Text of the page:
Medical Underwriting for Medigap

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A common misconception is that there is no medical underwriting for a Medigap plan. Many people mistakenly believe that there is an annual open enrollment period, during which you can easily switch from company to company or plan to plan without any restriction or requirement. This is not the case.

To qualify for a Medigap plan, there is a process for getting approved – regardless of when you apply for a plan. The insurance company will determine whether they want to “accept” you, and what the premium will be. To make the determination of qualifying medically, they will conduct a review of your medical history and require your height and weight. Be prepared to give a phone interview and all your medication information.

There are some instances during which you are not subjected to medical underwriting:

  • If you are in a “Guaranteed Issue” situation (the insurance cannot refuse to sell you a Medigap plan). Some examples of this are:
  • you just left your employer’s health insurance plan
  • your current Medigap insurance company went bankrupt
  • your Medicare Advantage plan is terminating their plan
  • your Medigap company misled you
  • you are buying a Medigap policy in CA, OR, and WA and your birthday falls either 30 days before or after this date (Birthday Rule)

What kinds of questions are asked on Medigap Underwriting applications?

Insurance companies primarily want you to answer medical questions pertaining to the previous two-year period. However, these questions do vary considerably from company to company, and from state to state. The same applies to the types of questions regarding medical conditions or disorders, or any medical equipment you are currently using. Some of these questions, if answered “yes” to, will immediately result in your being declined, as seen below:

  • Have medical tests, treatment, or surgery been advised but not performed, or is any surgery anticipated? (This excludes mammograms, pap tests, colonoscopies, or PSA tests which were advised for routine screening purposes only).
  • Do you have nor or in the last 2 years have you been treated for or advised by a medical professional to have treatment or surgery for:
    • angina, atherosclerosis, arteriosclerosis, irregular heartbeat, atrial fibrillation, congestive heart failure, angioplasty, stent replacement? (there may be more cardiac conditions listed on the application)
    • Diabetes with neuropathy, retinopathy, vascular disease or tobacco use?
    • Internal cancer, leukemia, malignant melanoma, Hodgkin’s disease or lymphoma?
    • Parkinson’s disease, myasthenia gravis, cerebral palsy, muscular dystrophy, multiple sclerosis or amyotrophic lateral sclerosis (Lou Gehrig’s disease)?
    • Paget’s disease, rheumatoid arthritis, disabling arthritis, systemic lupus, osteoporosis with fractures or paralysis?

Will Medications Be A Factor in Declining a Medicare Underwriting?

Even though Medigap plans do not cover prescription drugs at all; they are covered under Part D, the medications you are currently taking could very well be a factor in the underwriter’s decision of whether to approve or decline your application. Each company has their own guidelines as to which drugs are declinable. However, the list of decline drugs is basically the same no matter which company you are dealing with. In addition to specific drugs, there are other factors which may come into play:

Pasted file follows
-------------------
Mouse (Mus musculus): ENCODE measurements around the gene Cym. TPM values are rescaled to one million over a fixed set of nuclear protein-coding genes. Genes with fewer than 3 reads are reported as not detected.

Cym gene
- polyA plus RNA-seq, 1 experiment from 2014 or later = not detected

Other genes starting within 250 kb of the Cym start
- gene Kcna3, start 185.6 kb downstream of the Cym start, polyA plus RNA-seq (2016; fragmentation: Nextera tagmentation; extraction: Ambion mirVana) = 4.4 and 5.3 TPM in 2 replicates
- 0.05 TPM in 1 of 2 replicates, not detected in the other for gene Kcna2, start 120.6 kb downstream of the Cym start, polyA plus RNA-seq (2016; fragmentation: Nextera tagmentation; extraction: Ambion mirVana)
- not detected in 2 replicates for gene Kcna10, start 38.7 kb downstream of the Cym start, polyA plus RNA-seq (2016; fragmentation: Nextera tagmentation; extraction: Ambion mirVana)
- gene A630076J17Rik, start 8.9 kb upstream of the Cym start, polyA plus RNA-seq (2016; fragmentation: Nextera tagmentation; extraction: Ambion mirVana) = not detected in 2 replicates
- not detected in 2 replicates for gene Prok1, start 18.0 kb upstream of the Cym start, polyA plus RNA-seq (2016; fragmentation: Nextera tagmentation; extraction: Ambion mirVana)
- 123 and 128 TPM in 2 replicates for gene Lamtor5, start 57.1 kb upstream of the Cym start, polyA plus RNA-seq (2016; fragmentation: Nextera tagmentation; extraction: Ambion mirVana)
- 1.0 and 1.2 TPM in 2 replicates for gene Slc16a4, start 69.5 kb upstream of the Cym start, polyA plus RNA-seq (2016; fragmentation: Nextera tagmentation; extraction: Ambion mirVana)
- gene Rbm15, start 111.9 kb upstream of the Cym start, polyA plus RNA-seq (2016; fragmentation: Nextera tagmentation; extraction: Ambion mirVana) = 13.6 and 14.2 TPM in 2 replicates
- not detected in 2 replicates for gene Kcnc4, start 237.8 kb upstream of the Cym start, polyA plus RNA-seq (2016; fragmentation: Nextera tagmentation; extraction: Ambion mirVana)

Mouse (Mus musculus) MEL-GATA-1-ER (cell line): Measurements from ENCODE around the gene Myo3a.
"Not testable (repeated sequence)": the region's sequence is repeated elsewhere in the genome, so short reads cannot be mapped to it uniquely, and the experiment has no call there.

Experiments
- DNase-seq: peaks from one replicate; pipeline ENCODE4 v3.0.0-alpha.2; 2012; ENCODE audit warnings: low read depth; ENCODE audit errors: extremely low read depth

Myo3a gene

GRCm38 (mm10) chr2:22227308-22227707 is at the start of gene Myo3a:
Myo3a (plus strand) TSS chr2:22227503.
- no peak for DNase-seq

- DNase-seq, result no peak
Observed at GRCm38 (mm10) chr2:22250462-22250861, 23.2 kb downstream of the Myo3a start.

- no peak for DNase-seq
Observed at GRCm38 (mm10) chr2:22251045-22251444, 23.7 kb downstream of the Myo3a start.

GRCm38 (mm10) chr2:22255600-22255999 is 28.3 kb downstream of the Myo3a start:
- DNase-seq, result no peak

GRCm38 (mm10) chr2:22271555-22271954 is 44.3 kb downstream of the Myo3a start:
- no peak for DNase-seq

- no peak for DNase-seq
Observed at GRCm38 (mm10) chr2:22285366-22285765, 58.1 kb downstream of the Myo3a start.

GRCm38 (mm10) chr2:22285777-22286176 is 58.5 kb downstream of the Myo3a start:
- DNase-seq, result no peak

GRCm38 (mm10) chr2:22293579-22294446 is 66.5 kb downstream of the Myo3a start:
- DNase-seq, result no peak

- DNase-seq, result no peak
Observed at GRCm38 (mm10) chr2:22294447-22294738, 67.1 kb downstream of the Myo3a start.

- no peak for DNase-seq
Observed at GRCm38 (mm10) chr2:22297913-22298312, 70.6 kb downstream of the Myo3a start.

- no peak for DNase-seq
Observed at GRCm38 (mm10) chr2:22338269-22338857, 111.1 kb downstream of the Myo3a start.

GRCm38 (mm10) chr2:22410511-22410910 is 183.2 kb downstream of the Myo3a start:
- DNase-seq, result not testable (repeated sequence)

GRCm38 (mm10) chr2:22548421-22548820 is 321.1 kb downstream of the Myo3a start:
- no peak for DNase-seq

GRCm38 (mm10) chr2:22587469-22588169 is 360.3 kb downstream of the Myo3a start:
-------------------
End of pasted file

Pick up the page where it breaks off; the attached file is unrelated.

– If you take injectable insulin instead of insulin orally; and if you are taking injectable insulin, how many units;

– Whether you are taking more than two blood pressure medications along with certain other medications for coronary artery disease or other heart conditions;

– There are some drugs which can be taken for a wide variety of illnesses and conditions. One drug may be taken for a declinable reason, while you may need to take that same drug for another condition which is not declinable. In that case, you may be required to present documentation from your physician of the precise reason you are taking that medication. An example would be the drug Metoprolol. It is generally taken for atrial fibrillation. However, it may also be taken for high blood pressure in conjunction with other blood pressure medications. In that case, your physician would have to note that in the letter.The underwriting process usually takes from 7-10 business days. The agent submitting the application will get status updates regularly. Some insurance companies notify both the client and the agent of the decision at the same time by email. Other companies notify the agent who in turn notifies the client, although the client will be getting a letter of the decision by mail. In that letter, they will either be approved, or given the reason why they were declined. The agent is not generally informed of the reasons due to HIPPA privacy laws. It is up to the applicant whether to notify the agent or not regarding the reasons why their application was declined.

Lastly, if you are not sure whether you would qualify or not for a Medigap policy, you can always apply. There is no cost associated with submitting your application. Even if you are declined, you can reapply later with the same company. Or, you can try a different company that may be more lenient on underwriting requirements.

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